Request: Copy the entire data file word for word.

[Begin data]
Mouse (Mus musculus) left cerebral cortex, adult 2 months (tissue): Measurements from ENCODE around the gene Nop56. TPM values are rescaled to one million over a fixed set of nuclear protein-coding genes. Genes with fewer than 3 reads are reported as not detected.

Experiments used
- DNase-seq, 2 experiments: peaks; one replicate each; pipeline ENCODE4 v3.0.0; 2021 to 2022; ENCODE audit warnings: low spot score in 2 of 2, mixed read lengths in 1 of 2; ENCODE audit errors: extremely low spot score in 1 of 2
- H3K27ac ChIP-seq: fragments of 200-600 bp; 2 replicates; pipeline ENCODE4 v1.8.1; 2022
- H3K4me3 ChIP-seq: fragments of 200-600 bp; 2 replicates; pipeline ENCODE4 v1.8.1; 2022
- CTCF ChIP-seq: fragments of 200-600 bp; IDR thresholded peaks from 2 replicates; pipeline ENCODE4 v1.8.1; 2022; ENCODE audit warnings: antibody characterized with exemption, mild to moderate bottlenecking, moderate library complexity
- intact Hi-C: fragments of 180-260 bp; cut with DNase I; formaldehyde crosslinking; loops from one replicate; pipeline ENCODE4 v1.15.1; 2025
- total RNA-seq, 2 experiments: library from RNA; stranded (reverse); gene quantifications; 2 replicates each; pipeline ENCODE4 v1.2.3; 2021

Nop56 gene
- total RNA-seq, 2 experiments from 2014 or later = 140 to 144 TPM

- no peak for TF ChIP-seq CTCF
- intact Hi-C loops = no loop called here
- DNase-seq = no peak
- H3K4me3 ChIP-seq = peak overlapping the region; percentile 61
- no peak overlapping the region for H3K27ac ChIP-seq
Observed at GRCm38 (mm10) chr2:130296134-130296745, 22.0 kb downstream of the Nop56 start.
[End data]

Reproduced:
Mouse (Mus musculus) left cerebral cortex, adult 2 months (tissue): Measurements from ENCODE around the gene Nop56. TPM values are rescaled to one million over a fixed set of nuclear protein-coding genes. Genes with fewer than 3 reads are reported as not detected.

Experiments used
- DNase-seq, 2 experiments: peaks; one replicate each; pipeline ENCODE4 v3.0.0; 2021 to 2022; ENCODE audit warnings: low spot score in 2 of 2, mixed read lengths in 1 of 2; ENCODE audit errors: extremely low spot score in 1 of 2
- H3K27ac ChIP-seq: fragments of 200-600 bp; 2 replicates; pipeline ENCODE4 v1.8.1; 2022
- H3K4me3 ChIP-seq: fragments of 200-600 bp; 2 replicates; pipeline ENCODE4 v1.8.1; 2022
- CTCF ChIP-seq: fragments of 200-600 bp; IDR thresholded peaks from 2 replicates; pipeline ENCODE4 v1.8.1; 2022; ENCODE audit warnings: antibody characterized with exemption, mild to moderate bottlenecking, moderate library complexity
- intact Hi-C: fragments of 180-260 bp; cut with DNase I; formaldehyde crosslinking; loops from one replicate; pipeline ENCODE4 v1.15.1; 2025
- total RNA-seq, 2 experiments: library from RNA; stranded (reverse); gene quantifications; 2 replicates each; pipeline ENCODE4 v1.2.3; 2021

Nop56 gene
- total RNA-seq, 2 experiments from 2014 or later = 140 to 144 TPM

- no peak for TF ChIP-seq CTCF
- intact Hi-C loops = no loop called here
- DNase-seq = no peak
- H3K4me3 ChIP-seq = peak overlapping the region; percentile 61
- no peak overlapping the region for H3K27ac ChIP-seq
Observed at GRCm38 (mm10) chr2:130296134-130296745, 22.0 kb downstream of the Nop56 start.